Hard times revisited: How experience shapes our perception of business and marketing

Depression picture
Dorothea Lange's Migrant Mother depicts destitute pea pickers in California, centering on Florence Owens Thompson, age 32, a mother of seven children, in Nipomo, California, March 1936. (from Wikipedia
Depression picture
Dorothea Lange’s Migrant Mother depicts destitute pea pickers in California, centering on Florence Owens Thompson, age 32, a mother of seven children, in Nipomo, California, March 1936. (from Wikipedia

Many U.S. readers are perhaps hopeful that, finally, the multi-year devastating recession that has torn into our industry is nearing its end. Canadians so far have escaped relatively unscathed. We experienced a brief (and desperate) shock around the 2008 global financial near-melt-down, but (in part because of differences in the Canadian banking system) managed to avoid the worst of the mess that really hammered the U.S.

However, while no one can experience the pain until you live through it, I had some perception of what things have been like in the U.S., in part through reports from Carolinas publisher Bob Kruhm, who co-ordinates North Carolina Construction News and South Carolina Construction News, but also through my own memories of the nasty multi-year recession in the early to mid 1990s.

I have grey hair now, of course, but then, I had just started my business (publishing my first real estate trade newspaper in 1988) and I will never forget the near-death experience in April 1991, when I thought the story had come to an end — just three years after the business opened. Somehow, I discovered the resolve to carry on, with an attitude of self-reliant responsibility, though things reached near rock-bottom a year later, when a series of “everything that could go wrong, did” events occurred, ?including a run-in with a nasty con-artist, put me near the edge of collapse.

Then, seemingly, miracles happened. The day I had prepared to make a midnight move to escape the con-artist (who had threatened to sue me out of business if I didn’t hand over the enterprise to him), police picked him up and charged him with several counts of fraud. A year later I married the woman of my dreams and my lifestyle improved rather dramatically.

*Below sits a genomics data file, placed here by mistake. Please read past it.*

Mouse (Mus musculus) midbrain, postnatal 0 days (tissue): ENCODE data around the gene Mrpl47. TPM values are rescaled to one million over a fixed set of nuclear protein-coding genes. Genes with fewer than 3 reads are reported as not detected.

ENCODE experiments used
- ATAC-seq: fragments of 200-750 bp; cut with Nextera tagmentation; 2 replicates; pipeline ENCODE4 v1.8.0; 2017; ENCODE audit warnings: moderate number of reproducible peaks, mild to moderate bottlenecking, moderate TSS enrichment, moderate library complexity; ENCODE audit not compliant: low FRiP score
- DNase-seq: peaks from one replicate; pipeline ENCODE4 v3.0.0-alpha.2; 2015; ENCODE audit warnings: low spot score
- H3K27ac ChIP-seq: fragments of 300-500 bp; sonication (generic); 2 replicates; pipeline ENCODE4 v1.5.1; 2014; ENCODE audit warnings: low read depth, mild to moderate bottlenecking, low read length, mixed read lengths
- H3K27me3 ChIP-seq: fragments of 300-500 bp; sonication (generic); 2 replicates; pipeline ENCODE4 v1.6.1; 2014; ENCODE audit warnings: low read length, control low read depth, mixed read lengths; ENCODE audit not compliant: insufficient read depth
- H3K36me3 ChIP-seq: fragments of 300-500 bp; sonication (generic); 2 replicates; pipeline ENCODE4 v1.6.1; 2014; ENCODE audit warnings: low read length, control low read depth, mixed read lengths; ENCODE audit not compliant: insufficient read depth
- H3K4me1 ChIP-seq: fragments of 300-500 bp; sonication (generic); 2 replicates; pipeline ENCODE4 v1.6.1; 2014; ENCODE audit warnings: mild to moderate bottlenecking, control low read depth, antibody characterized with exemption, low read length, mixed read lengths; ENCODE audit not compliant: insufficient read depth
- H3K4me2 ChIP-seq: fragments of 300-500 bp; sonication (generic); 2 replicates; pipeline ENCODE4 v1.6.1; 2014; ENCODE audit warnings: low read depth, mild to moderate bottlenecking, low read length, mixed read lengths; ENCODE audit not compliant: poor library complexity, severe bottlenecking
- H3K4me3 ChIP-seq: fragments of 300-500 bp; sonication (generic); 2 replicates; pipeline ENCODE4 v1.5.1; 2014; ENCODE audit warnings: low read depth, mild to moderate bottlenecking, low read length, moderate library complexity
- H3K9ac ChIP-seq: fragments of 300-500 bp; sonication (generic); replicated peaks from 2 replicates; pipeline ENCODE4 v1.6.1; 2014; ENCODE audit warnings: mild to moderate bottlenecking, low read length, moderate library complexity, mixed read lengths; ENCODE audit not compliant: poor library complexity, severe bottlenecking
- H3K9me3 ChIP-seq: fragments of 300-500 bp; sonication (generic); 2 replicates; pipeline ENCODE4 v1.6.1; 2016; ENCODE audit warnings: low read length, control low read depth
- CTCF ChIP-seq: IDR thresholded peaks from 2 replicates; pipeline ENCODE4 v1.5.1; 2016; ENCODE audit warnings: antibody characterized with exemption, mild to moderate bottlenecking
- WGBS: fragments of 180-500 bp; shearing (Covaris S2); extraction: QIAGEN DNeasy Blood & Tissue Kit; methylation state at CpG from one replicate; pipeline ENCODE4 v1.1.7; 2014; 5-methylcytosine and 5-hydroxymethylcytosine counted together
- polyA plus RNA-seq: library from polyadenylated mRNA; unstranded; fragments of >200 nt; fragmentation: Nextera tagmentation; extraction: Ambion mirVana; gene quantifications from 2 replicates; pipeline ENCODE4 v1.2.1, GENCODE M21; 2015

Yet, none of us know the whole story about how rough economic conditions affect others. When our businesses are in distress, we don’t generally broadcast the fact (no need to scare employees, clients and suppliers any more than necessary, after all). We can read the stories in the media, but often the real story doesn’t emerge until years — or even decades later.

For example, I had the privilege of meeting a manufacturers’ representative at a recent construction industry event that I co-ordinated. I also knew that a partner in a major building supply retailer in town was also there — so thought the two would be able to converse and do some business. (I need to be vague about specifics here because this story is somewhat negative, and I have a policy to never negatively identify individuals or organizations in this blog.)

The manufacturers’ representative said: “Oh, I know them (the retailer)”. Then he described how he owned a competing building supply retail business that had competed with the other organization. “I lost everything in the (1990s) recession he said. “I learned the other company was just one month from going under, as well, but survived after my company failed.” He tried to restart his business later in the decade, but the second effort failed, so is living out his career as an employed sales/technical rep for the manufacturer.

Meanwhile, at another event, I sat next to a successful, well-established trade contractor, who had invited a couple of employees that had worked with the company since its start, about three decades ago. Impressed, I asked how the business had been able to survive and retain such key people. The owner didn’t hesitate to say that things weren’t always so good. “We’ve had harrowing times,” she said. “The thing we did differently is that when times were good, we didn’t spend all our money — we saved the cash — so we had some reserves when things weren’t so good.” She, too, recalled the agonizing multi-year recession.

In making these observations, you might be tempted to try to dissect things and try to learn why some businesses have survived incredibly hard times, and others have failed. We could answer with the cliches associated with good business: Sufficient cash, perseverance, adeptness, and the ability to capture new trends (and let go of failure.) But there are other elements to this story, including the importance of luck — and the fact that the economy can bounce around like a yo-yo, and while there may appear to be patterns and trends, sometimes you can build your perceptions on assumptions that can go very wrong, very quickly.

Most important to me, I will not moralize about success or failure in business. Of course, I enjoy reading the success stories, and sharing them, but also respect that we need to be careful about assigning blame for failure. While good practices and a positive spirit can certainly improve our odds for success, some things are beyond are control, and others are defined by circumstances for which we have nothing but our own good or misfortune.

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